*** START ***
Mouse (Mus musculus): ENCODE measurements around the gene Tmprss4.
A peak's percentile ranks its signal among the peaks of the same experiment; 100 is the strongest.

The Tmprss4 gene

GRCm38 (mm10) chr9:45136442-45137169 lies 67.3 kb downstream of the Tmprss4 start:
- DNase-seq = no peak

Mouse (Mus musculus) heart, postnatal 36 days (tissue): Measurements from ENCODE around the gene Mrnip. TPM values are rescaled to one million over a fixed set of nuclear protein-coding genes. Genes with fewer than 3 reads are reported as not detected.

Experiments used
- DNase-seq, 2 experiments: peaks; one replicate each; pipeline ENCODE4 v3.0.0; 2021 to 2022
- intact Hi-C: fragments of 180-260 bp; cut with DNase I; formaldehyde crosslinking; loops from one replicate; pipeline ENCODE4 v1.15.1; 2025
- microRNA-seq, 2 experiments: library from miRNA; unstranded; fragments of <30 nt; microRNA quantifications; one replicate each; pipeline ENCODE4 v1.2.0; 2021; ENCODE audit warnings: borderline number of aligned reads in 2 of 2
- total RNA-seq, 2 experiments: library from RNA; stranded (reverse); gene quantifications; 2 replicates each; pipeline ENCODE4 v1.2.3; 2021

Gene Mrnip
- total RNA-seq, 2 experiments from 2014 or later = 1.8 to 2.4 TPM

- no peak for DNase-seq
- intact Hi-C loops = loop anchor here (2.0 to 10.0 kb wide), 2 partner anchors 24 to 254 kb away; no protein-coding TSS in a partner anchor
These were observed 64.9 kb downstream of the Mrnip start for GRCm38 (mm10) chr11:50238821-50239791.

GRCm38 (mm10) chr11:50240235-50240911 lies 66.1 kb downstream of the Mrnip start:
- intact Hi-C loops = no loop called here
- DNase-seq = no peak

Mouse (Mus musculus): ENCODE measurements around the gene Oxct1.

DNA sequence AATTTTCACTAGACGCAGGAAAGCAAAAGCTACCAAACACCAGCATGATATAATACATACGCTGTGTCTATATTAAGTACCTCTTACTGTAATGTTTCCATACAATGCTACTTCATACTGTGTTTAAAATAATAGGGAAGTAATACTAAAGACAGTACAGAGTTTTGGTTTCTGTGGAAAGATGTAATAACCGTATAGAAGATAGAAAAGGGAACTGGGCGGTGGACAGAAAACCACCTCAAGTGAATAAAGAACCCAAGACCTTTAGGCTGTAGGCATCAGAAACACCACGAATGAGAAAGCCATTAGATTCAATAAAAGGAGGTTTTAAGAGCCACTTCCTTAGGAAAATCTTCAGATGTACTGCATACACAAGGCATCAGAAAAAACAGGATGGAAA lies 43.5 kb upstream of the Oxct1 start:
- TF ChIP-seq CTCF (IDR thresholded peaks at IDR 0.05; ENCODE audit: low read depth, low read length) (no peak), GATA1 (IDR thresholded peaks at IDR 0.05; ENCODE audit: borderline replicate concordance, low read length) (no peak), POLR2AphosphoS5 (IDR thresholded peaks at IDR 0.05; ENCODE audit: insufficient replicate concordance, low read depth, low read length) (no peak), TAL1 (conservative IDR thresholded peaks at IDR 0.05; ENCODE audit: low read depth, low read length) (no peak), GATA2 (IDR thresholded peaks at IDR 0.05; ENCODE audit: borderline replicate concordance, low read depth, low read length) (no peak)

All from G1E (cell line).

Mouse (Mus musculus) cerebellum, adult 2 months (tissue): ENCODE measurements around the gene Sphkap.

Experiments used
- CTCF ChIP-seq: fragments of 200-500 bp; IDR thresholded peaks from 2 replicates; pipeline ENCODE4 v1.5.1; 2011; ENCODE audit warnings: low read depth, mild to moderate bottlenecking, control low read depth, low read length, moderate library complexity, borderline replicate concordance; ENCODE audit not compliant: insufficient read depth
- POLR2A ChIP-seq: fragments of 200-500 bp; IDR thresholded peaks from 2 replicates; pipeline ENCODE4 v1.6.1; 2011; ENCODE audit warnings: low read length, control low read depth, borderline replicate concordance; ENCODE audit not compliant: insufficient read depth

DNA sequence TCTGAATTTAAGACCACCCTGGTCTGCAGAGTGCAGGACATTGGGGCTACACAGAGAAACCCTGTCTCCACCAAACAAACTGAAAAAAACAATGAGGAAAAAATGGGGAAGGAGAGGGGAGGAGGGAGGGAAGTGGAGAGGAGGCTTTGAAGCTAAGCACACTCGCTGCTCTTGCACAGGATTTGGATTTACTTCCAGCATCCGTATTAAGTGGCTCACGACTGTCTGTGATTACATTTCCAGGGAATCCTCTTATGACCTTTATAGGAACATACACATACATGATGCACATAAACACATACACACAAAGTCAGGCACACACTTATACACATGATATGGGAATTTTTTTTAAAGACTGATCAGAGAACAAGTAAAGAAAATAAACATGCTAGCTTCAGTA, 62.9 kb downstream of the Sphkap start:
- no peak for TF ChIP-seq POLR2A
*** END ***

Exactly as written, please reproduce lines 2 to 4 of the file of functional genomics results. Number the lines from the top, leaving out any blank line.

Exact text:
A peak's percentile ranks its signal among the peaks of the same experiment; 100 is the strongest.

The Tmprss4 gene

GRCm38 (mm10) chr9:45136442-45137169 lies 67.3 kb downstream of the Tmprss4 start: